Scene one: The Mariners are basking in the glow of a two-run lead. It’s been three innings since the opposing team manufactured a run, and with the first batter of the ninth inning, a fastball lands easily in the glove of the left fielder. The pitcher works an 0-2 count, then gives up a single to batter No. 2. The next batter receives a double; the fourth, a four-pitch walk. With the bases juiced, the last batter of the inning grounds into a double play.
Scene two: After eight scoreless innings, the Mariners trail by a single run. The ninth begins with a four-pitch walk, followed by a line drive off the pitcher’s glove. With runners in scoring position, the pitcher issues an intentional walk to the third batter, grabs a three-pitch strikeout with the fourth, and induces a double play on his 13th and final pitch.
In the first scene, the Mariners win. The lead is preserved, the crowd breathes a sigh of relief, and the feeling is one of pleasant, though not overt, surprise. In the second scenario, the Mariners lose. Despite an effective outing, the offense falters in the bottom of the ninth, and fans walk away from the game feeling unjustifiably disappointed in the closer.
Perhaps you guessed, and rightly so, that the pitchers in question are Tom Wilhelmsen and Brandon League. It may not be apparent from the scenes described, but the postgame emotions are relatively familiar to the Mariners fanbase. With six blown saves, League incurred wrath regardless of recent success. In equal measure, Wilhelmsen inspires unwavering trust with his knack for getting out of jams, even when he creates them.
Let me make this clear: Tom Wilhelmsen is not the new Brandon League. However, some of the situations he’s been entrusted with have reawakened feelings that, as one SoDo writer put it, are “League-like.” Could Wilhelmsen become the next League? Unlikely. Still, my feelings regarding both closers have been so colored by emotion and habit, rather than a solid understanding of their track records, that I’d like to put this to rest once and for all.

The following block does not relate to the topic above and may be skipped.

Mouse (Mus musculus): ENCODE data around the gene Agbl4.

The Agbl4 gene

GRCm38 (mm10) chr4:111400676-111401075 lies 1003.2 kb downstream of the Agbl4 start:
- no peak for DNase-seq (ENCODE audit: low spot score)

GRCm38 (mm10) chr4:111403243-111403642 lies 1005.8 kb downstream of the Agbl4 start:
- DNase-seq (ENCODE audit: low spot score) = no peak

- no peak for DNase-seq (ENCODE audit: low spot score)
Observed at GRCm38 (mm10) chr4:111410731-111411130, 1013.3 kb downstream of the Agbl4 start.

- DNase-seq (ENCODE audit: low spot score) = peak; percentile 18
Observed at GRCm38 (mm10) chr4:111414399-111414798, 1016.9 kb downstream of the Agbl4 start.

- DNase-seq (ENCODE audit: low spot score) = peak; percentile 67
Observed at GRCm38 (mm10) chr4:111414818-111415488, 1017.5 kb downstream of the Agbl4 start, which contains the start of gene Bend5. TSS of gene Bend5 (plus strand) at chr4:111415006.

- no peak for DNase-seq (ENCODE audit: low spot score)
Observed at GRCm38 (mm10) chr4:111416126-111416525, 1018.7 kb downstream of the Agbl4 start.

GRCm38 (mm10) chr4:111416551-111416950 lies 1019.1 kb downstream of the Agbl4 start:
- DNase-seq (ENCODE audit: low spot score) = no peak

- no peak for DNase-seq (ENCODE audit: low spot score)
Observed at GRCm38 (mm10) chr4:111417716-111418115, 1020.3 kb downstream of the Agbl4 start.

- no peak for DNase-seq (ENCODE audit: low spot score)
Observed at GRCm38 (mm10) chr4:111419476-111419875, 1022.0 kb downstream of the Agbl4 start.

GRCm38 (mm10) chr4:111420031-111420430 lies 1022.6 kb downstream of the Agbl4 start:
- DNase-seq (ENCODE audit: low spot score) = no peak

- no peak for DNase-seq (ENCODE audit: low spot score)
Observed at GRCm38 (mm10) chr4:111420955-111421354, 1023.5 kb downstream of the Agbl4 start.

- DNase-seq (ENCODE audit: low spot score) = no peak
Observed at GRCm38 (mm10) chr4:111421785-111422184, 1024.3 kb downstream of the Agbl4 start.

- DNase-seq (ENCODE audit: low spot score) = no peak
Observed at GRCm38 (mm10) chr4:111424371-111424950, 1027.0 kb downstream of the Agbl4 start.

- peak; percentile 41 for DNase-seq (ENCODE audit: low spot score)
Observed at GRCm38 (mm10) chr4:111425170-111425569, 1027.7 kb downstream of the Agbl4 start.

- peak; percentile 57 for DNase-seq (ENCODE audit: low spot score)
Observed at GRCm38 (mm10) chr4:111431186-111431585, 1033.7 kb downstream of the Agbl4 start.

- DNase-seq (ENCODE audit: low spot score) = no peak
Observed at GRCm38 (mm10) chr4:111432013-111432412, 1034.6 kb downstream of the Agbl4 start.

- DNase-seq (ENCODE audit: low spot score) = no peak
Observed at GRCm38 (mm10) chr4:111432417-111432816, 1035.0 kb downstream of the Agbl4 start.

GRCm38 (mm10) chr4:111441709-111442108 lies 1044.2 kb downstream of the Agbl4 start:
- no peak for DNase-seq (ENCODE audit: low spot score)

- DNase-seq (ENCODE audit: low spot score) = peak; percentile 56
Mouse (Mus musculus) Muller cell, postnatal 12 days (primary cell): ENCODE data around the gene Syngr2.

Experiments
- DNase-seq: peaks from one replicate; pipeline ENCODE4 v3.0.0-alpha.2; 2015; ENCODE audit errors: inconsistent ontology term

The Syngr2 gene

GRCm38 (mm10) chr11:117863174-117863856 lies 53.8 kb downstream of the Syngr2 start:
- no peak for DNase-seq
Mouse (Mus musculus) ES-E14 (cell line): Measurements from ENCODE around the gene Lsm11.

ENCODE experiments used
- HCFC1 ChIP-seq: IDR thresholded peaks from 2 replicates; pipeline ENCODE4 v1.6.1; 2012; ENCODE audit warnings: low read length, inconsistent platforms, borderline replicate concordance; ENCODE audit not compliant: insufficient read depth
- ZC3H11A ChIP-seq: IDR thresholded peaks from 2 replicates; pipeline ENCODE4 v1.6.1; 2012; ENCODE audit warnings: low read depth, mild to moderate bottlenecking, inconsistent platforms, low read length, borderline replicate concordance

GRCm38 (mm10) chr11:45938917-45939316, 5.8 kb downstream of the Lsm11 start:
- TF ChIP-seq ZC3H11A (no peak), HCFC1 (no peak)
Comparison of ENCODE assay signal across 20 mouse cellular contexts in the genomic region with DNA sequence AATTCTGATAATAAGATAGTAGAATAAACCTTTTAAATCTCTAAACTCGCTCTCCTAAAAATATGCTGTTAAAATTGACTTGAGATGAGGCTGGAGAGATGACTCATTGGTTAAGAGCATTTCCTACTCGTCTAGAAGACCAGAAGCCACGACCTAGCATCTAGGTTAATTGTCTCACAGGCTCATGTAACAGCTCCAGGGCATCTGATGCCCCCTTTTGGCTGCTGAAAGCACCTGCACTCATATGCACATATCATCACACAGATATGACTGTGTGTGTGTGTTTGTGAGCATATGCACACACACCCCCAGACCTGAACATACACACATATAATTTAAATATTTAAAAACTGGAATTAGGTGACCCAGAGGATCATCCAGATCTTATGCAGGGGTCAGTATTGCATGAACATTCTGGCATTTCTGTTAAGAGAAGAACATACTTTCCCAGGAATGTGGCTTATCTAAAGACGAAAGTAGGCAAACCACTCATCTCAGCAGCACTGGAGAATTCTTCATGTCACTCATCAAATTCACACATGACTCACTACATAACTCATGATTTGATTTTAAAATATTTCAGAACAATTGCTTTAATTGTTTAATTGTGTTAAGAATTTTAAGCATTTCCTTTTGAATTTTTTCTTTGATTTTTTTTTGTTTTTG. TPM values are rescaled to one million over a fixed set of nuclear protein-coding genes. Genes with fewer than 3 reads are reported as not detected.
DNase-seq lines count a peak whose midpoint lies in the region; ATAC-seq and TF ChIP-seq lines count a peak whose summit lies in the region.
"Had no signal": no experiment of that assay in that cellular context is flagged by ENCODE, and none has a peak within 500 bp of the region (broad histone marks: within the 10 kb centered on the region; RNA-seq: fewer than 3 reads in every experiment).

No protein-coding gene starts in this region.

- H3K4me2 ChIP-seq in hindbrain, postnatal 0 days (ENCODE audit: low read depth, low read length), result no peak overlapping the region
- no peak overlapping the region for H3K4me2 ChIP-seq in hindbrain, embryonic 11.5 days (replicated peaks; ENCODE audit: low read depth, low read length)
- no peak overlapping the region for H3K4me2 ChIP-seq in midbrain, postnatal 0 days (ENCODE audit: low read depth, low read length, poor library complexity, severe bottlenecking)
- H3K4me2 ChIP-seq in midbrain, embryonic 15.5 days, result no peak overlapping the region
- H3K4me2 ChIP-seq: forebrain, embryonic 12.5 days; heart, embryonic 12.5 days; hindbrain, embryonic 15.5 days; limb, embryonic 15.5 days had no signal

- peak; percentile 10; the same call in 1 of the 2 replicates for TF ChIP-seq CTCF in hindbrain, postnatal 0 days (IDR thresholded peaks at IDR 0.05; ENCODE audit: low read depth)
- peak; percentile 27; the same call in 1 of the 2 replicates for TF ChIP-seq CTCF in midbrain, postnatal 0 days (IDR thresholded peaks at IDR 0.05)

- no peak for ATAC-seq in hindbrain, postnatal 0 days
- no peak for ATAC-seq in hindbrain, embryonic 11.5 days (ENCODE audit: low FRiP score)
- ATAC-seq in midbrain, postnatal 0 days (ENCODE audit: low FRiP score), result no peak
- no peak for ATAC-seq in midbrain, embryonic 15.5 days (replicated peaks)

Without proper context, there are a few similarities between the two:
48 H 49 H
20 R/18 ER 20 R/18 ER
1 HR 4 HR
19 BB 23 BB
6 HLD 7 HLD
6 BS 3 BS
League’s allowed home run total is impressive, to say the least—even taking into account his 12 appearances for the Dodgers, he has just one homer on the season. On closer examination, League carries a ground ball rate of 46.8%, while just 25.7% of outs are made on fly balls, yielding a GB/FB rate of 1.82. By comparison, batters facing Wilhelmsen make 46.0% of outs on ground balls and 37.4% on fly balls for a GB/FB rate of 1.23.
Before you go burning those Bartender jerseys, however, let’s examine the next set of numbers.
.272 AVG .210 AVG
.307 wOBA .271 wOBA
38 SO 70 SO
9 SV 20 SV
3.63 ERA 2.64 ERA
3.46 FIP 2.82 FIP
1.42 K/BB 3.29 K/BB
The first two things that jump out at me are Wilhelmsen’s additional 11 saves and .210 AVG. While this paints him in a highly favorable light, seven of those saves were earned after Brandon League’s departure, not to mention League’s lack of save opportunities after losing the closing role to Wedge’s closer-by-committee approach.
With regard to batting average, Wilhelmsen outperforms League in every situation. Opponents are batting .227 against Tom and .274 against Brandon in their home parks. At Safeco Field, the numbers drop to .191 against Tom and .271 against Brandon. Aside from the Safeco fences doing their part, Wilhelmsen sees a strand rate of 79.0%, almost 10% higher than League’s rate of 69.9%.
Finally, keep in mind that League’s numbers are based on his three months with the Mariners (disregarding his 12 appearances, loss, and 6.00 ERA in Dodger blue). In that time, he recorded 46 outings and 44.2 IP, while Wilhelmsen has racked up 58 appearances and 61.1 IP so far.
Of course, Wilhelmsen’s dominance is just reflected in his results; you can find his pitch arsenal and its effectiveness analyzed in depth over here. Equally as valid is the point that Brandon League’s performances are rendered moot with his move to Southern California. Then again, this isn’t really an argument for either pitcher. I stand by the Mariners’ decision to send League to L.A.—while I wish him the best, I’ll take “Last Call” over “Closing Time” any day.